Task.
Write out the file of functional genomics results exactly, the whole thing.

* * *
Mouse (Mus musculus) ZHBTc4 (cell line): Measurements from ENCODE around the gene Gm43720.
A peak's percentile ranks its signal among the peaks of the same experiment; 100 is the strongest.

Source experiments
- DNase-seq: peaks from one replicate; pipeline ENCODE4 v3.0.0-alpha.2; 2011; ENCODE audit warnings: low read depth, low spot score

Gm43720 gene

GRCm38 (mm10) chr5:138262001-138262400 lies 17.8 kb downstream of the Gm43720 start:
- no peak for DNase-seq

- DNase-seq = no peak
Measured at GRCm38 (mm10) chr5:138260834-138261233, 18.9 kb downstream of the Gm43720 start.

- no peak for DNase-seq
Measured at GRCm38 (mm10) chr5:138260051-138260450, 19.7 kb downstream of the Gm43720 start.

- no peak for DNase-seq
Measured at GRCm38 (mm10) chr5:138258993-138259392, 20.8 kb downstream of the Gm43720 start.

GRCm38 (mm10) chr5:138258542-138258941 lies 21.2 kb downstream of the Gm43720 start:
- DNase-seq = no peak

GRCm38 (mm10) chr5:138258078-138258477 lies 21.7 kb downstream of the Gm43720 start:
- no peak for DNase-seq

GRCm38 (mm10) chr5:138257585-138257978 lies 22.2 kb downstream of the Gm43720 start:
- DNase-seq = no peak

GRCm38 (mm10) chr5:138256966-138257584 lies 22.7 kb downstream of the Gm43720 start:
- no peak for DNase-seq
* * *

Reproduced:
Mouse (Mus musculus) ZHBTc4 (cell line): Measurements from ENCODE around the gene Gm43720.
A peak's percentile ranks its signal among the peaks of the same experiment; 100 is the strongest.

Source experiments
- DNase-seq: peaks from one replicate; pipeline ENCODE4 v3.0.0-alpha.2; 2011; ENCODE audit warnings: low read depth, low spot score

Gm43720 gene

GRCm38 (mm10) chr5:138262001-138262400 lies 17.8 kb downstream of the Gm43720 start:
- no peak for DNase-seq

- DNase-seq = no peak
Measured at GRCm38 (mm10) chr5:138260834-138261233, 18.9 kb downstream of the Gm43720 start.

- no peak for DNase-seq
Measured at GRCm38 (mm10) chr5:138260051-138260450, 19.7 kb downstream of the Gm43720 start.

- no peak for DNase-seq
Measured at GRCm38 (mm10) chr5:138258993-138259392, 20.8 kb downstream of the Gm43720 start.

GRCm38 (mm10) chr5:138258542-138258941 lies 21.2 kb downstream of the Gm43720 start:
- DNase-seq = no peak

GRCm38 (mm10) chr5:138258078-138258477 lies 21.7 kb downstream of the Gm43720 start:
- no peak for DNase-seq

GRCm38 (mm10) chr5:138257585-138257978 lies 22.2 kb downstream of the Gm43720 start:
- DNase-seq = no peak

GRCm38 (mm10) chr5:138256966-138257584 lies 22.7 kb downstream of the Gm43720 start:
- no peak for DNase-seq